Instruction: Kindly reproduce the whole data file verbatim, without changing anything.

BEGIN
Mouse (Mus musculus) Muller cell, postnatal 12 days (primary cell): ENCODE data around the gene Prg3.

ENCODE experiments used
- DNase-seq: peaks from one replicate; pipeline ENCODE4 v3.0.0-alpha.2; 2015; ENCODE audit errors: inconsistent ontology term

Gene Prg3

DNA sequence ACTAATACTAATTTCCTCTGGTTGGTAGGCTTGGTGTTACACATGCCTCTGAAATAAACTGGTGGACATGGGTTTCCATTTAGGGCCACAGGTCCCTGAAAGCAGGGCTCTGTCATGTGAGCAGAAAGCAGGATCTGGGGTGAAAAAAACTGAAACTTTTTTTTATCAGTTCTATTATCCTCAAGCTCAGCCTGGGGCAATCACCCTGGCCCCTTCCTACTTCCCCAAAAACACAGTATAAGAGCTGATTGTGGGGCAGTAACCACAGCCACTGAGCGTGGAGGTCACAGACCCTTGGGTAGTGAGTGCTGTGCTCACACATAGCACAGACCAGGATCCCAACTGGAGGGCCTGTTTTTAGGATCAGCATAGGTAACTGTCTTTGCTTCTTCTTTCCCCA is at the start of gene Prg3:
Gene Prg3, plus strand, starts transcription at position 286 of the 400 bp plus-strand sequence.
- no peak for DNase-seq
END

Mouse (Mus musculus) Muller cell, postnatal 12 days (primary cell): ENCODE data around the gene Prg3.

ENCODE experiments used
- DNase-seq: peaks from one replicate; pipeline ENCODE4 v3.0.0-alpha.2; 2015; ENCODE audit errors: inconsistent ontology term

Gene Prg3

DNA sequence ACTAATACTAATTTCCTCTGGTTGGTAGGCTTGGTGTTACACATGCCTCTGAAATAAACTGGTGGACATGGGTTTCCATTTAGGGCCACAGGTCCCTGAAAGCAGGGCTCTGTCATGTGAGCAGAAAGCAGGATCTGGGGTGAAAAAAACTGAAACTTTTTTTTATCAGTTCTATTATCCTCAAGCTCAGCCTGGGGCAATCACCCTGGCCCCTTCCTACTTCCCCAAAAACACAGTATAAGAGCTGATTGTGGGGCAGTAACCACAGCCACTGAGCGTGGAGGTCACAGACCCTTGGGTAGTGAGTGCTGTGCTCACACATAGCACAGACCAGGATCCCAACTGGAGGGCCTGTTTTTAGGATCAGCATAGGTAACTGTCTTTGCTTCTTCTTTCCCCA is at the start of gene Prg3:
Gene Prg3, plus strand, starts transcription at position 286 of the 400 bp plus-strand sequence.
- no peak for DNase-seq